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I dont speak French - so how did I cope on the GR65

#1
Hello from Ed
My first pilgrimage walk to Santiago was the Camino frances starting in Saint-Jean. I was keen to relive this experience but wanted to make it a bit more difficult, something that would match my need.
For my second trip I chose to walk from Le Puy.

I dont speak any other language (the British are very lazy) and found it wasnt a problem that first time, but walking in France was a bit more daunting.
My biggest concern was the gite system of booking ahead, it may be a good system but it was something that was beyond me. I considered the options.
I could learn some basic French.
I could get some assistance and book it all in advance before I leave home, covering about 35days or so.
I could try to find a French speaking companion.
I could walk in the quieter months.

I chose the latter and left Le Puy in mid April (it meant I got some snow). Being retired, when I started wasnt a problem.
It worked out fine, the gite's were quiet, I simply arrived unannounced and generally had a pick of the beds. The only other travellers were fellow pilgrims, mosty doing it in stages but one or two going all the way to Santiago. The path was also quiet, but there were more pilgims than I expected. I met very few walkers who were simply walking the GR65 as a holiday.
Everything went well until I arrived at Cajarc (day 13) to find the gite fully booked. I managed to find another gite not listed in my guide book and was ok, but it did make me think.
The accomodation never became a big problem but on a couple of occasions I did ask French speaking pilgrims to book ahead for me when I considered the gite's were getting busy.
In all the 5 weeks walking in France only on 3 occasions could I look around and see that the gite was full, but remember this was April.

Although very few locals speak English I had more laughs than problems.
The French people (certainly those in the country) are the most friendly I've ever met, no one passed without a smile and saying hello, I was very impressed.

I arrived in Santiago after 79days and I'm going back this year to do it all again.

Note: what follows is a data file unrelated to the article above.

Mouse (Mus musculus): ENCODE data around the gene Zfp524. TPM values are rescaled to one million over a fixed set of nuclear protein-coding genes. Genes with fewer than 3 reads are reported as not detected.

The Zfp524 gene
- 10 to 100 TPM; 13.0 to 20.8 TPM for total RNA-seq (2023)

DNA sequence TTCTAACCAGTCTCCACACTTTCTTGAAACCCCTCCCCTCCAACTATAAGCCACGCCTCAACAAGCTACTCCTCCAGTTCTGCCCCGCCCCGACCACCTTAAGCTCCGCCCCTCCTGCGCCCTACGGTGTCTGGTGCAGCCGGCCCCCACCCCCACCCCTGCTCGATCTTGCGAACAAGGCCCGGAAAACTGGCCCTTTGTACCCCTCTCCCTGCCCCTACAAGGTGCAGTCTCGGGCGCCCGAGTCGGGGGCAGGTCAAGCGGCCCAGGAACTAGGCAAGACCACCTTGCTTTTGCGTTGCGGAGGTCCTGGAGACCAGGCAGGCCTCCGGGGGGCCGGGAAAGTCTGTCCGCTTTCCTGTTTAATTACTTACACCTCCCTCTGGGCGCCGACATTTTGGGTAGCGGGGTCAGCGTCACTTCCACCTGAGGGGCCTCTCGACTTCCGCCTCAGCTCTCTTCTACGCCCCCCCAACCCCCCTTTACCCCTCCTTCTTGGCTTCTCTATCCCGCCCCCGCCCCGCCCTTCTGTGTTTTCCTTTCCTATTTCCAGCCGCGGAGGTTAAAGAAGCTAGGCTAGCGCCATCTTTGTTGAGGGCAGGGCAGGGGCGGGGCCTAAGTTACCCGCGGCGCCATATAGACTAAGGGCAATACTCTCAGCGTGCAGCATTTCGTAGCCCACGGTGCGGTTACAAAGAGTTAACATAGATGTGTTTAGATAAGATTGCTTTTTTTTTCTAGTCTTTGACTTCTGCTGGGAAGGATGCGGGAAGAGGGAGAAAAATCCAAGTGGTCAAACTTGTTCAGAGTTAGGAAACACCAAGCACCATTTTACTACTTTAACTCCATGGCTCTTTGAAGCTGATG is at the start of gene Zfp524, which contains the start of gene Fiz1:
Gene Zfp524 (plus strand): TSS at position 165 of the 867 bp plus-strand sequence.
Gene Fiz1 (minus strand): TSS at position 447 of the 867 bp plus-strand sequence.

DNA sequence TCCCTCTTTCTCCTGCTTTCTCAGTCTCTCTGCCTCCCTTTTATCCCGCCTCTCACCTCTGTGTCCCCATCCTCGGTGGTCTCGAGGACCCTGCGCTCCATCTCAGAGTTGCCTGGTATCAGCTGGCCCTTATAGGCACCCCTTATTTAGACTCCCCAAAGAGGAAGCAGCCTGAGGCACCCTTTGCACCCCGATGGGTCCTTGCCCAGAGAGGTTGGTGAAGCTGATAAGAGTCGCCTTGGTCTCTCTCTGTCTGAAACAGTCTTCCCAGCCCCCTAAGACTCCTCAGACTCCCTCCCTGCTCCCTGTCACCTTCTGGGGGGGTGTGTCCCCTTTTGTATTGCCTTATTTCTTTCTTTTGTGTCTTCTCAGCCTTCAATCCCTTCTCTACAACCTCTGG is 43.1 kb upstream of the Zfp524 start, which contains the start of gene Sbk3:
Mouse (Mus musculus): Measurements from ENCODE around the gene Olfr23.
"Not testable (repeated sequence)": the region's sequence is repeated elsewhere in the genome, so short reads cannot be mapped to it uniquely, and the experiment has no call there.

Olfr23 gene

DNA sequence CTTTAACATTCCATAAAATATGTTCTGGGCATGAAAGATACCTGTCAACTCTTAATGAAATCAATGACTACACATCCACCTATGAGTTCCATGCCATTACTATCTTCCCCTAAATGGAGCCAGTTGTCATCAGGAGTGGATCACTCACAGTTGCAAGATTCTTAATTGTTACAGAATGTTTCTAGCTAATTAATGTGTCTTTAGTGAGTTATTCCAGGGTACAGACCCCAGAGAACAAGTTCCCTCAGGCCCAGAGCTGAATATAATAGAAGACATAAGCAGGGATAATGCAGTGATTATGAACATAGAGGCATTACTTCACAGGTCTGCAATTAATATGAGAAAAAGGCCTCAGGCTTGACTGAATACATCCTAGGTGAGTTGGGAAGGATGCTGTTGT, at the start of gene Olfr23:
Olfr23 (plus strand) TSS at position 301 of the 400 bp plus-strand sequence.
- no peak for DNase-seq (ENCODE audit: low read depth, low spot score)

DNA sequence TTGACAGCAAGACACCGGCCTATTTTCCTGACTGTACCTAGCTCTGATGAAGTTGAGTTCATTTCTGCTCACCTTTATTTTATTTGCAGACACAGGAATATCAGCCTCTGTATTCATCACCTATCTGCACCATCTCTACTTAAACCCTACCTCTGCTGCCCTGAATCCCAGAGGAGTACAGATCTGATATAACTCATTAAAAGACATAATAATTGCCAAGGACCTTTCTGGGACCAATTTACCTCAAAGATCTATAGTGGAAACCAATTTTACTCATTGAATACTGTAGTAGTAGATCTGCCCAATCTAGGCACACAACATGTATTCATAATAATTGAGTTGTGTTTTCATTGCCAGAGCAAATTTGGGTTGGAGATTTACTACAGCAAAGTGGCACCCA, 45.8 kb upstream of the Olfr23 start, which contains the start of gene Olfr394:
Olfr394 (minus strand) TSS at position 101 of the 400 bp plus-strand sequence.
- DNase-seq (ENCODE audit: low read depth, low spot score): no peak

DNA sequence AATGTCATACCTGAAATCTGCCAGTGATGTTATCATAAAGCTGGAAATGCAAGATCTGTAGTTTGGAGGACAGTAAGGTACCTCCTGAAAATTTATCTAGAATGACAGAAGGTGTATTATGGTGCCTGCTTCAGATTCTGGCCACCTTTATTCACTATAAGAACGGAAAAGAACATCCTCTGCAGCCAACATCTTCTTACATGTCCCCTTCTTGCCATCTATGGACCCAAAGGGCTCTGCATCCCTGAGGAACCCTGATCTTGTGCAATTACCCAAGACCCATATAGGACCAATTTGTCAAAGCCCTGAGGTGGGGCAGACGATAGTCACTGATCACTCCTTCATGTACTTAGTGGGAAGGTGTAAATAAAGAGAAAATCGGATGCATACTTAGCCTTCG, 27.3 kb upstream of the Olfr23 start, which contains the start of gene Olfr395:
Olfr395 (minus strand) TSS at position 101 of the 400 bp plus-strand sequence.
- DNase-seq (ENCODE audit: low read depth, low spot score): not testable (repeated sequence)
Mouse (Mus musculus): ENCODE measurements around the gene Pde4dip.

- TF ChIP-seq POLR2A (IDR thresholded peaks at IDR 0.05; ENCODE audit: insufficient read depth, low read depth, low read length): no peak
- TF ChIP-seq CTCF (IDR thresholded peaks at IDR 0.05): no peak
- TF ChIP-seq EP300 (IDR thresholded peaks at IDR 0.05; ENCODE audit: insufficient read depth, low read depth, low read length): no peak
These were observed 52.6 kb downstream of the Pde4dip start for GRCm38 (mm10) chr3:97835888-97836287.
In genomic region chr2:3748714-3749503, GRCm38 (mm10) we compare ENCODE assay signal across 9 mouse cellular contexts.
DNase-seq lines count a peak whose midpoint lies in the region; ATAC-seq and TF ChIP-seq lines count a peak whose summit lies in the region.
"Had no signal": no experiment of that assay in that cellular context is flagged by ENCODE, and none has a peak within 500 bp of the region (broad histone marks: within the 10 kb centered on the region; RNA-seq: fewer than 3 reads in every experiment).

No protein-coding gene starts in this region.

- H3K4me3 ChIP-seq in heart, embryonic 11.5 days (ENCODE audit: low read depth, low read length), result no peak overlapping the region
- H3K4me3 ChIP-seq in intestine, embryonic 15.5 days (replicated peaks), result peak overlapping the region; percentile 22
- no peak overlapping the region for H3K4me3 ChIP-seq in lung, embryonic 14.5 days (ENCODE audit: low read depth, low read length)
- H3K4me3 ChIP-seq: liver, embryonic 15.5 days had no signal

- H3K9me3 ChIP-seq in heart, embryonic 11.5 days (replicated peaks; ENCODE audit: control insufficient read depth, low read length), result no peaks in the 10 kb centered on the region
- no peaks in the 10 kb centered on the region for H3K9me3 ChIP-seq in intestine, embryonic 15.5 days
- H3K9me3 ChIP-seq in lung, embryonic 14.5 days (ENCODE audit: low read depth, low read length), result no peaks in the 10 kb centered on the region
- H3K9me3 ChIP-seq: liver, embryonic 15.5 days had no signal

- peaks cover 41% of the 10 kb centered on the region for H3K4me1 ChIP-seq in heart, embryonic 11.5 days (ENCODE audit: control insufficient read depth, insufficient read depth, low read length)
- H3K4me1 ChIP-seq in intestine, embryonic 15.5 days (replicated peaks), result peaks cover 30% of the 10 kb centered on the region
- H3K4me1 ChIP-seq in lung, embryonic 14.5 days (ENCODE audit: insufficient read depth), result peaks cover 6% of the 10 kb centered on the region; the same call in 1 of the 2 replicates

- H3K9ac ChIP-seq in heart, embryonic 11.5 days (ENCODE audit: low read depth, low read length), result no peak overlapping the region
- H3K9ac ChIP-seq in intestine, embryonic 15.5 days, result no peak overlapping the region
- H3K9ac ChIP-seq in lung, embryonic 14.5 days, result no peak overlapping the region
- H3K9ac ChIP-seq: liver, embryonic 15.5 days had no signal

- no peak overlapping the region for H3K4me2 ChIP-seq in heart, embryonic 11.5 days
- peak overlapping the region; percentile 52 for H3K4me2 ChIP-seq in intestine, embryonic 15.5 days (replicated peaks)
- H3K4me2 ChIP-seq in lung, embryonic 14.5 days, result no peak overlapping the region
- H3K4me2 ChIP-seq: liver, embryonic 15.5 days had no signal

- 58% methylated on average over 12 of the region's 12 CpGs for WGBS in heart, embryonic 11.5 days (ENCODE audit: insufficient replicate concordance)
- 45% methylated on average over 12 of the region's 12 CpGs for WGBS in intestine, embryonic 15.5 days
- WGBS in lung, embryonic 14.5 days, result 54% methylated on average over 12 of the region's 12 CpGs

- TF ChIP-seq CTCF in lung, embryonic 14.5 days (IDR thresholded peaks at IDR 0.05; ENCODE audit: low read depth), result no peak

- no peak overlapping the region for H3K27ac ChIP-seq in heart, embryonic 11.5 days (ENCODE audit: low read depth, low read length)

I hope this info is of some use.

Always be prepared to try something new.

Cheerio: Ed Skelly
 

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ivar

Administrator
Staff member
Donating Member
#2
It is interesting to read about your experiences in France regarding language. I had similar experiences in Spain (Santiago de Compostela) when I moved here almost two years ago.

I did not know much, just a few words, but not enough to create a sentence.... I found that if the locals saw that I was trying to speak Spanish, they would also try to understand and help me. Always very friendly and helpful.

What I did before entering a store would be to practice a few key words, maybe create the first sentence with my dictionary before entering. I would then go in and "perform" my newly created sentence (that most likely had more errors than words). Then, I got ready for the response... many times the reply was spoken very fast... so learn how to say "more slowly por favor". From then on your need to use your hands, eyes and dictionary to communicate... it is amazing how much you learn doing it this way. I only went a few weeks to a Spanish class to get some basic grammar; the rest was done this way.

Of course for you, needing to call ahead and reserve you needed to use the phone... this is much more difficult... you can't use your hands to "talk".

Was there no way to have the owner of the gite you woke up at to call to the next one for you?
 
#3
My French is very basic. When we walked the Le Puy route i found Tourist infomation centres very helful in booking gites. I usually booked for about 3 days in advance and it worked well. My own attempts on the telephone were rather problematical!! :D
 
#4
Great post Ed. I hope to take this route in a couple years. The mid-April timing sounds right, though I'm a bit insecure about finding a place to stay. No matter, I'll take it as part of the adventure ~

Take care,

John P.
 

Barbara

Active Member
#5
I walked the GR65 with my donkey, always found a place to stay , just called in the morning for the evening except for pilgrim refuges, where I just arrived. OK, I had a tent, but did't use it much until I got into spain on the camino del norte. :) I didn't find tourist info centres very helpful, but my situation was a little out of the ordinary. I think it helps if you can learn some french, at least enough to get people to phone ahead for you if you think you will need that. April everything is open, weather shoud be good, if maybe a little chilly at altitude.
 

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